HOUSE OF FLOWERS
Dior Miss Dior Blooming Bouquet EDT, RM265 ( 50ml) & RM365 (100ml)
s Natalie Portman skirts around the iconic grey stairway reminiscent of that at Dior on Paris’s Avenue Montaigne, flowers bloom in abundance. In the buttery sunlight, the actress’s twirls open up her dress like a tulip in season. Embroidered with trillions of tiny flower buds, the dress is made ever more beautiful with her undone hair and sensual gaze. Barefoot like a pixie, with a pale pink-lily corsage around her dainty wrist, she is at one with the cascade of peonies and roses that encircle the cast-iron banisters, a nod to Christian Dior’s love of nature and flowers.
Designed by Dior artistic director Raf Simons, the dress also pays homage to Monsieur Dior’s passion: “After women, flowers are the most divine creations,” the master couturier once said. At his childhood home in Granville, Normandy, Dior used to help his mother Madeleine keep the gardens flourishing; there, roses continue to blossom today. Little wonder Dior always cited nature and art as inspiration for his beautiful designs. “My life and my style owe almost everything to its location and architecture,” he wrote of the renowned Belle Époque villa. In 1947, he debuted the New Look, a silhouette that cut an elegant slender waist and then bloomed out into a full skirt. Dior’s passion was manifested in the air itself. He had imbued the fashion show with a subtle hint of Miss Dior, his first fragrance, which reflected the burgeoning appeal of his collection.
In a post-war period of utter depression, he wanted a perfume that smelled of love. “I created Miss Dior so I could see my dresses float out of the bottle one after the other, dressing women in a trail of desire.” On that note, a chypre composed of Provençal jasmine, lush moss, and the green trail of galbanum was born. Today, T Raf Simons reanimates Monsieur Dior’s lifelong l love. At his Spring/Summer ’14 show, lianas and orchids dangled from the ceiling in rainbow rivulets. Soft pleats were folded like the petals of shy rosebuds. Upon closer inspection, exotic vines of coloured crystals encircled the models’ swan necks. All were most significant of Dior’s storied legacy, albeit with a modern twist.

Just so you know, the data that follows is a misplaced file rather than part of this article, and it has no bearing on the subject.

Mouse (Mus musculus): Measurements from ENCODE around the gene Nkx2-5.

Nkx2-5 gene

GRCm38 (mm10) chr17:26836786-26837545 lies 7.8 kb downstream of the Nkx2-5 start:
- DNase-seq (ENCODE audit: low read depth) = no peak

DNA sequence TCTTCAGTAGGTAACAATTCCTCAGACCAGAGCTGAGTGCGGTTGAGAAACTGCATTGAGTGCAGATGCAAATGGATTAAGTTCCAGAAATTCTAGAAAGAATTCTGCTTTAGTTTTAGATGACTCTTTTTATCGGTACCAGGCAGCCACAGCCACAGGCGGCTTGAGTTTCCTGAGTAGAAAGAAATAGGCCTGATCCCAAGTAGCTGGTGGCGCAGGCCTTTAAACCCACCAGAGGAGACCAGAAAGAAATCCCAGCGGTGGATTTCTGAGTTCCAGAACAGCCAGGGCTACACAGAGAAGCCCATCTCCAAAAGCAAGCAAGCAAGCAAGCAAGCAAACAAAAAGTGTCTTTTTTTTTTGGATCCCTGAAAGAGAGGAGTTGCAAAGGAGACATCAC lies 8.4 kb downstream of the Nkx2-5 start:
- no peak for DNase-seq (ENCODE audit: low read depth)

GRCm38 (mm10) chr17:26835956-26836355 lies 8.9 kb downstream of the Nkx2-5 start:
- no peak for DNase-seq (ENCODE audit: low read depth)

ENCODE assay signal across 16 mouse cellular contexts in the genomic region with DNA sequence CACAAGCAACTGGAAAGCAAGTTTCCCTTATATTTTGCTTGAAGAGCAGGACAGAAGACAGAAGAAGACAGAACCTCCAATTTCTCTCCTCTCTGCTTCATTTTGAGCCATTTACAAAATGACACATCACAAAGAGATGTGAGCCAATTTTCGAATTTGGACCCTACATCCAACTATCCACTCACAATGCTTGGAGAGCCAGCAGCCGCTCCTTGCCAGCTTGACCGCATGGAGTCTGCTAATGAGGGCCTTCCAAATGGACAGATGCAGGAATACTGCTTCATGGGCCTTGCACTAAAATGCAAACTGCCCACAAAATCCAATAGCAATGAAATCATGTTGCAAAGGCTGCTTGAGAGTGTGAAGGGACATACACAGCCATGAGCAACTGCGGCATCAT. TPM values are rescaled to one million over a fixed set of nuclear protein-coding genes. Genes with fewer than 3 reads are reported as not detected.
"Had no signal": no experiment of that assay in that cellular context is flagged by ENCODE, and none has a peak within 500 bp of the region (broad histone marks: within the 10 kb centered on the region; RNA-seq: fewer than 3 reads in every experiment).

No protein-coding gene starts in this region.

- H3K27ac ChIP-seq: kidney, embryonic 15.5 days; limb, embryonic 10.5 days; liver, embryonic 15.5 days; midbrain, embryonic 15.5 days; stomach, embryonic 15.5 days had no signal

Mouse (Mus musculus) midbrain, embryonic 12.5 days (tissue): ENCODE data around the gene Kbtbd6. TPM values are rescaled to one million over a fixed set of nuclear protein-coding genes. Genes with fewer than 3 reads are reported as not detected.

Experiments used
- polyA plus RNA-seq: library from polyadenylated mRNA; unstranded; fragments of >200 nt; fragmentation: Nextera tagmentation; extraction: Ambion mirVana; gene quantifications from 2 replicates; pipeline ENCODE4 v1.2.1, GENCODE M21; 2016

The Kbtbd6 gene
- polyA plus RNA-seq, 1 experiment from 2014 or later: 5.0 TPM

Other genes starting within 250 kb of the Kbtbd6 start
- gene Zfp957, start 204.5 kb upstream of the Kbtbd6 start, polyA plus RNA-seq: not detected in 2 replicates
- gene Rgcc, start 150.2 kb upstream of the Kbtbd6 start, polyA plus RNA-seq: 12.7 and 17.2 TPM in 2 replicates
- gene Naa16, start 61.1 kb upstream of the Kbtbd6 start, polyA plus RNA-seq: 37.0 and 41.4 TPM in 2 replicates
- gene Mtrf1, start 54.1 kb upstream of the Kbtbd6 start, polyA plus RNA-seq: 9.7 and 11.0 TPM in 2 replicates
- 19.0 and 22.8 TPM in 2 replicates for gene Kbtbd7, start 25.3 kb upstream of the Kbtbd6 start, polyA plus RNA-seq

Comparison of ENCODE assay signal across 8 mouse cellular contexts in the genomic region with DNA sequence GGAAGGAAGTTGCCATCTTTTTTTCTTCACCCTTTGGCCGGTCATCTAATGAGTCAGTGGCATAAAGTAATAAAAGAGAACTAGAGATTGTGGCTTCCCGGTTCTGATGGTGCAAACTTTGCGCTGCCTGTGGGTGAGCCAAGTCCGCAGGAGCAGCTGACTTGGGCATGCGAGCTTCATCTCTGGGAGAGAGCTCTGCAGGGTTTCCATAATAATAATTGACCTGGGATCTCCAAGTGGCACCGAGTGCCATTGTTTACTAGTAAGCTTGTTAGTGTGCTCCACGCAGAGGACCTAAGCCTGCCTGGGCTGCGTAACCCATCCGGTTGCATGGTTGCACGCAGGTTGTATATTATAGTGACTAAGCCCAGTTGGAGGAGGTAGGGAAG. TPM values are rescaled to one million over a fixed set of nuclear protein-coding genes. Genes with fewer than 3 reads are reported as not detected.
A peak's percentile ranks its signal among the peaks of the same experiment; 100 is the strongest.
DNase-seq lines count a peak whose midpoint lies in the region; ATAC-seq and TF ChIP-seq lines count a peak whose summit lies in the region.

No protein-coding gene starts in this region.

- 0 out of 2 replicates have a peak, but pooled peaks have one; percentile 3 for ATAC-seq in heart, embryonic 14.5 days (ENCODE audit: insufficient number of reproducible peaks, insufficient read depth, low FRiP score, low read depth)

Similarly, François Demarchy, the house of Dior’s resident perfumer, has done the same for Miss Dior Blooming Bouquet. “It is a silky, sculpted perfume. Not a frontal invitation, but a halo, like an aura,” describes Demarchy of this “cocoon” fragrance. Here is a scent specially created for a girl who truly rejoices in the beauty of nature. Its springtime bouquet of romantic peony and rose accords, sparkling Sicilian mandarin essence, and velvety dry-down of white musk “plays on the charm of seduction,” according to Demarchy.
LIFE AFTER LIFE
“Miss Dior speaks in subtle undertones,” Demarchy notes of the accords that are composed of flowers one can still find in Dior’s Les Rhumbs gardens. Tinged in a delicate rose hue, with an iconic Dior bow completing the flacon “tailored like a suit”, Miss Dior meets all the refined codes of the famed couture house.
Very elegant and yet a little cheeky, incredibly sensuous and a tad more playful than the original, the new fragrance beautifully reflects the various facets of a coquette, as well as the inspiring energy of nature itself. Indeed, Miss Dior today would have made Monsieur Dior proud. After all, the legend had once declared: “You can never really go wrong if you take nature as an example.” Christian Dior and his sketches The original Miss Dior flacon was designed to mirror the New Look The Miss Dior dress that Monsieur Dior designed in 1949
Natalie Portman for Miss Dior Blooming Bouquet